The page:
We’ve covered different types of break-up songs here on BitchTapes before, but today I want to take things one step further. Today, I want to dig deep and mine the depths of the most pathetic sub-genre of break-up song there is: The torch song. The song that’s about how you’ll do whatever it takes to get someone back, even though s/he broke your heart. It is the most miserable of all break-up songs, and therefore kind of the best.
Without getting too personal, let me first say that I’ve been listening to torch songs a lot lately. The reasons for this are probably obvious, since these songs serve a very specific purpose and cater to a very specific type of sad person. Well, hell, if this is a post about torch songs I might as well throw pride aside, right? I got dumped. Bad. And in the midst of my despair, I turned to the Break-Up episode of This American Life, which is what in turn inspired me to make this mix. (If you haven’t heard the episode, it’s worth a listen even if your heart remains un-crushed.) In it, Starlee Kine describes the torch song thusly:
Torch songs are about the most pathetic, desperate, and lonely part of yourself. The part you’d never admit to your friends. The part of you that knows, without a shadow of a doubt, that you would take him back. Not only that, he wouldn’t have to beg, or even apologize.
You know when a break-up hurts so much that you think no one else could possibly understand how you feel? Torch songs understand. They feel your pain, and they channel it through the voices of like-minded torch-bearers who can sing much better than you can sing, and who are willing to do it for you. The embarrassing realization that you aren’t as strong as you thought you were, that you’re still carrying that torch long after it’s over, that you do want them back even though they hurt you—that’s what torch songs are for. I’d like to think that I’m the only person on the planet who needs these songs right now, but odds are there are more of us. So, with that in mind, here are some of the torch-toting singers who’ve been feeling my (our) pain recently:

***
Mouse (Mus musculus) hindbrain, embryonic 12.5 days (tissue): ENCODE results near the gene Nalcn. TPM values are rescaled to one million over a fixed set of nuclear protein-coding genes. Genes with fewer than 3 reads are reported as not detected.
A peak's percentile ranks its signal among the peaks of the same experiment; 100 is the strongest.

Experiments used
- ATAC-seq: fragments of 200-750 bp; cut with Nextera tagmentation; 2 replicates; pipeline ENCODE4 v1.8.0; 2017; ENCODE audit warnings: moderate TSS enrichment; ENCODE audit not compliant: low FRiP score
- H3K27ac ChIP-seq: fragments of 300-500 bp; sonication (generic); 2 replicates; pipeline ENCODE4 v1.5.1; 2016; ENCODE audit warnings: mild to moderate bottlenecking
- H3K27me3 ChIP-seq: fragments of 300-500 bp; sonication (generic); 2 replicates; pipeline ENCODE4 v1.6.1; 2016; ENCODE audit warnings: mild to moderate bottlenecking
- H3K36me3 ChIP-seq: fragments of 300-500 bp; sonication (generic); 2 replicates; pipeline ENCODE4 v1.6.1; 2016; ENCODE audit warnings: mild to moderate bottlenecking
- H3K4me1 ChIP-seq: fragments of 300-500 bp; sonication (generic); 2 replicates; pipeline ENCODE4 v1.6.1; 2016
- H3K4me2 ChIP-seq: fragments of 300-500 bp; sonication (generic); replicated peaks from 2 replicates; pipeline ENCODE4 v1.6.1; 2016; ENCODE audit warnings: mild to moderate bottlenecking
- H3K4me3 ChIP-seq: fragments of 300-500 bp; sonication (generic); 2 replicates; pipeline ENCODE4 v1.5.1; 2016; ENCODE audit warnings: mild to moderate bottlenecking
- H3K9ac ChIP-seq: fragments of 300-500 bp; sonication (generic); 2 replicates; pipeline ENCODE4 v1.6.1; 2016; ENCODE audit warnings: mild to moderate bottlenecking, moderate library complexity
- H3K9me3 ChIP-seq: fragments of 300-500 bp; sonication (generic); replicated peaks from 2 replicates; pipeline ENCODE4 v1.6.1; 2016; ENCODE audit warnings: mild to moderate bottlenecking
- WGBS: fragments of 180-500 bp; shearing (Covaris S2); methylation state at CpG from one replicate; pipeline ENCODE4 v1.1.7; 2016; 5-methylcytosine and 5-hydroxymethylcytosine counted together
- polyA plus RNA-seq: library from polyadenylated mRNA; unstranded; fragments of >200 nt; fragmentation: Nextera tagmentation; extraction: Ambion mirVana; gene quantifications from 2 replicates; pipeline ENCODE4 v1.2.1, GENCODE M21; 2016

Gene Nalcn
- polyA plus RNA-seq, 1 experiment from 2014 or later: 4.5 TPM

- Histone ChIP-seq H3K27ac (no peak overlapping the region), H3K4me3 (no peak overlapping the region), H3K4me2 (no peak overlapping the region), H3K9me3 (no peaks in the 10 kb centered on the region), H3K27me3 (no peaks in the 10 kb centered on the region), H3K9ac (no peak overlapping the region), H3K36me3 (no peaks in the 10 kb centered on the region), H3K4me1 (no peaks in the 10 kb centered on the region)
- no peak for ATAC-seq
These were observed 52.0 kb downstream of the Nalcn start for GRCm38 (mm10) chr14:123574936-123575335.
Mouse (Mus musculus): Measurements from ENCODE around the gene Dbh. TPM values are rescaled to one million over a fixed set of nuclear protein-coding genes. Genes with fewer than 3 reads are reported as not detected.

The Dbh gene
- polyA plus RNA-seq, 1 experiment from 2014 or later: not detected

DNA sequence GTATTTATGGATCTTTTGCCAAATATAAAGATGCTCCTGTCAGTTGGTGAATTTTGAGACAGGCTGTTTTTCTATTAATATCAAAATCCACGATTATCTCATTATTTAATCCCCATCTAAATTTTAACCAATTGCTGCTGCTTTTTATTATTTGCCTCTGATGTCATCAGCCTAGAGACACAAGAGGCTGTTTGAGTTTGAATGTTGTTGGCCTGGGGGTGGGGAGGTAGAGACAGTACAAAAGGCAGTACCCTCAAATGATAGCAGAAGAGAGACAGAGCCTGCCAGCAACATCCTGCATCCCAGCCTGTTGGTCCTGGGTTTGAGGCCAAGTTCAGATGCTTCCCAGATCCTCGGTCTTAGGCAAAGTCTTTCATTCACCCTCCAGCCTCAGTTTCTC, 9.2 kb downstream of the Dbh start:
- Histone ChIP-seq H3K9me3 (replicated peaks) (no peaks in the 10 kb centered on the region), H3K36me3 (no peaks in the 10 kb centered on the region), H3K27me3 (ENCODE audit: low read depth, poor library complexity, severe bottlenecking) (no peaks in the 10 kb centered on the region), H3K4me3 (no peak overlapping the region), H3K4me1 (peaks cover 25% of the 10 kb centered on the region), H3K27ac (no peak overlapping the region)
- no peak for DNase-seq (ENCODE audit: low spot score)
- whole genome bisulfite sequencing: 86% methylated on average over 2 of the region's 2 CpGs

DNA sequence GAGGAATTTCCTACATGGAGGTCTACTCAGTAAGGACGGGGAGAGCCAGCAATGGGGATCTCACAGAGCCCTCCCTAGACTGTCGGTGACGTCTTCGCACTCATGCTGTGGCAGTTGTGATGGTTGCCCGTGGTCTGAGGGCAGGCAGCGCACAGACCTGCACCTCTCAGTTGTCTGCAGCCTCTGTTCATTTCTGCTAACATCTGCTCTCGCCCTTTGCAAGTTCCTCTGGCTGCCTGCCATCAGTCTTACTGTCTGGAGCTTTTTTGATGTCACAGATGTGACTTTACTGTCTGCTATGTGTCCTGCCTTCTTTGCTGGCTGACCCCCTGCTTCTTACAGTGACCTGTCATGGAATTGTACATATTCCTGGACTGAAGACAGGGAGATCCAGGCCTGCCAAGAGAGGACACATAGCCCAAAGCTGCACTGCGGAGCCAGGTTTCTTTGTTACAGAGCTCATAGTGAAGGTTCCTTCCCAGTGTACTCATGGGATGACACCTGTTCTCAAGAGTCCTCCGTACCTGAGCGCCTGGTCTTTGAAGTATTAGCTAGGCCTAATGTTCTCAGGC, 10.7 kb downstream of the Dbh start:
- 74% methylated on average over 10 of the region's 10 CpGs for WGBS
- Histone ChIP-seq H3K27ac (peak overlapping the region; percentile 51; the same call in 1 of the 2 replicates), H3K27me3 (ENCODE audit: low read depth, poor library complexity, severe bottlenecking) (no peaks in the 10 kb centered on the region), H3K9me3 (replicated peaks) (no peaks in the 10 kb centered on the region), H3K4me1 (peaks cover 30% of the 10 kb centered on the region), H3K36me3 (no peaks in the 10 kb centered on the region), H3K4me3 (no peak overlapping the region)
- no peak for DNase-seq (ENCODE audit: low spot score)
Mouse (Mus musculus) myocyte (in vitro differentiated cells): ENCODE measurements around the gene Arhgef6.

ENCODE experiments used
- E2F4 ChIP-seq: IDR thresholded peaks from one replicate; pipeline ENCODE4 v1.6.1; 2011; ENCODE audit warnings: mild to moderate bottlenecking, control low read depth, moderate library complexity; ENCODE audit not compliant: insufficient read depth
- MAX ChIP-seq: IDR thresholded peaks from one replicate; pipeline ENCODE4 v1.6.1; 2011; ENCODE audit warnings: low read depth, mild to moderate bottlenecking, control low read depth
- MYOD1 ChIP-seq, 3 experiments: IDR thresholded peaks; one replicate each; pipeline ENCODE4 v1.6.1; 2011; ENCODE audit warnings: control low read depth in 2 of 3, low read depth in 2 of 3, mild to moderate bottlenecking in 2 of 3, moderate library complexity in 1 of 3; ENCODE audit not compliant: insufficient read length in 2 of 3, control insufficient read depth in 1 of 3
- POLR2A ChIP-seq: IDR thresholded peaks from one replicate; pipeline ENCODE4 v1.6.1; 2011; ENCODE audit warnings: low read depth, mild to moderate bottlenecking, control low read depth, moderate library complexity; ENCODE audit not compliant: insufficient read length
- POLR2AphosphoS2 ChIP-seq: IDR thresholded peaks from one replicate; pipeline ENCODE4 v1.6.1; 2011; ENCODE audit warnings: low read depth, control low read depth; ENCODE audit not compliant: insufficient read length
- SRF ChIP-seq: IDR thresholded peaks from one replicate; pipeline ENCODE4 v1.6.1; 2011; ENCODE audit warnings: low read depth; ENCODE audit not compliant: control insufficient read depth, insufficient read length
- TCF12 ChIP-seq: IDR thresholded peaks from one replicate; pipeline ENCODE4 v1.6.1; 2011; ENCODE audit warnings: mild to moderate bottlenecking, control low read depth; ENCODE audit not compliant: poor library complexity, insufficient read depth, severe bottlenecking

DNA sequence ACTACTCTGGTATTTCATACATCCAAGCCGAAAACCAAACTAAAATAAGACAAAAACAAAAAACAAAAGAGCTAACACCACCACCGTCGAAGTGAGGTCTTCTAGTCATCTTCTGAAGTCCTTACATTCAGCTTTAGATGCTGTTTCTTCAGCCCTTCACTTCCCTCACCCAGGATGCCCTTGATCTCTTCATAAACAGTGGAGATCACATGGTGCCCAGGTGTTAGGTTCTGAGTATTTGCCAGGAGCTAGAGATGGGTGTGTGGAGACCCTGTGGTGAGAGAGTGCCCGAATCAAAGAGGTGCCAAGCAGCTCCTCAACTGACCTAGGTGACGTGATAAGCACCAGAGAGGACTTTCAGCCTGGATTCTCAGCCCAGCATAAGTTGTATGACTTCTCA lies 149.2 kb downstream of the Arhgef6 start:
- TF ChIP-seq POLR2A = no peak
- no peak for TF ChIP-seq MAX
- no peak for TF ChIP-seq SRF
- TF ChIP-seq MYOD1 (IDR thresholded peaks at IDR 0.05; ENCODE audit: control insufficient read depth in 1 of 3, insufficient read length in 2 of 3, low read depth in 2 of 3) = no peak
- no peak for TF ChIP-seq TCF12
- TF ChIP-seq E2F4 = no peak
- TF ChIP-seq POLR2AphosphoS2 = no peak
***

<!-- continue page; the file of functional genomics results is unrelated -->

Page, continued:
“I Just Don’t Know What to Do with Myself” by The White Stripes
This song perfectly captures the desperation you feel when you suddenly find yourself alone after a relationship—even going to a movie is now an exercise in excruciating loneliness. I’ve always preferred the Dusty Springfield version of this song, but now that I’m listening to torch songs in a sincere way I realize that no one does desperate quite like Jack White.
“Against All Odds” by Phil Collins
Sigh. A shining example of the torch song. Phil Collins perfectly captures that feeling that maybe, just maybe, if the person who left you could just see how sad you are that s/he would come back to you. Brokenhearted bonus: Phil Collins appears in the Break-Up episode of This American Life that I mentioned earlier.
“Fists Up” by The Blow
This song is deceptively upbeat, but if you listen to the lyrics, you’ll feel it’s torchiness. It was perfect, you know, with just one little problem / The fact that it turns out you don’t really want it.
“This Tornado Loves You” by Neko Case
I love the tornado metaphor in this song, like Neko Case thinks maybe she was too much for her former lover to handle and that’s why they aren’t together anymore. But the tornado loves you.
“Nothing Compares 2 U” by Sinead O’Connor